Paying the Price of Welfare Reform: the experiences of Anglicare staff and clients in interacting with CentrelinkA new research report by Teresa HInton
This research examines the experience of accessing and interacting with Centrelink for both clients and staff of Anglicare community service organisations in three different jurisdictions – Southern Queensland, Tasmania and Western Australia. Through a survey and face-to-face interviews, the research explores how their interactions with Centrelink affect their lives and what improvements they would like to see. The key findings of the research explore difficulties in accessing Centrelink, falling through the safety net, and quantifying Anglicare support. The research concludes that although welfare reform may be leading to cost savings for the government, substantial costs are being shifted to vulnerable customers and the community services that support them.
Rental Affordability Snapshot Tasmania 2018new research by Michelle Wisbey
The Rental Affordability Snapshot is an annual look at the extent to which residential properties in Tasmania are affordable and appropriate for people living on low incomes. On one weekend in March 2018, SARC collected information on all the properties advertised as available for rent across the state and worked out whether people on government income support payments and people on the minimum wage could afford to find suitable accommodation for themselves and their families without putting themselves in rental stress. We found that people on Youth Allowance, Newstart Allowance or single parents on Parenting Payments were completely locked out of the private rental market, and even households earning a minimum wage had only a small pool of rental homes that could be considered affordable.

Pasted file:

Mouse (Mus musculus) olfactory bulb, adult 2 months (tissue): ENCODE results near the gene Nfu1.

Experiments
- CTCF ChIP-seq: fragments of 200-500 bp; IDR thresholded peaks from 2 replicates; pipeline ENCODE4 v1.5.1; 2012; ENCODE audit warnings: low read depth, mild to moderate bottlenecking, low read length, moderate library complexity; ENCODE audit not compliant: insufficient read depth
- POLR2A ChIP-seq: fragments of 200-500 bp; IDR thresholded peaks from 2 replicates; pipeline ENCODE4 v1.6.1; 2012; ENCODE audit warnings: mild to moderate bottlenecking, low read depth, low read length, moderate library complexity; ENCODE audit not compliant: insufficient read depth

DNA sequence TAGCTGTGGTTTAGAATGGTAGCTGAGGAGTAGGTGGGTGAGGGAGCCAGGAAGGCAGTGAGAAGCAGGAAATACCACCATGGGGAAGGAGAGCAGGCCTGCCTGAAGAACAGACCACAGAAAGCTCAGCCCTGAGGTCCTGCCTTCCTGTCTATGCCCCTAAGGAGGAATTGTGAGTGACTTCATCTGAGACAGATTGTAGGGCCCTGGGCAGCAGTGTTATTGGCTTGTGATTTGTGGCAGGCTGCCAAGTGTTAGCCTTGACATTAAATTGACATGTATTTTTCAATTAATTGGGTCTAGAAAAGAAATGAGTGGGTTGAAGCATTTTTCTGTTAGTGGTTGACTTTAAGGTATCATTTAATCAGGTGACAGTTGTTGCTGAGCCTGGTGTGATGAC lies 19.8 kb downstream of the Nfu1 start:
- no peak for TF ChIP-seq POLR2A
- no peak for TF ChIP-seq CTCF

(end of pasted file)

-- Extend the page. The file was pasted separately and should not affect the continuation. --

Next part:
Removing poker machines from hotels and clubs in Tasmania: Economic considerationsA new research report by Professor John Mangan
Anglicare Tasmania is seeking to have poker machines removed from hotels and clubs in Tasmania and restricted to licenced casinos, the model currently in place in Western Australia. This in the belief that the social harm (and its quantifiable economic costs to the most vulnerable in Tasmanian society) associated with the widespread and easily accessible poker machines in Tasmania outweighs any economic benefits that may accrue. This report examines the likely economic impacts of such a shift in poker machine location. The three economic scenarios modelled for this report all show increases in Gross State Product and employment with the removal of poker machines from all hotels and clubs.
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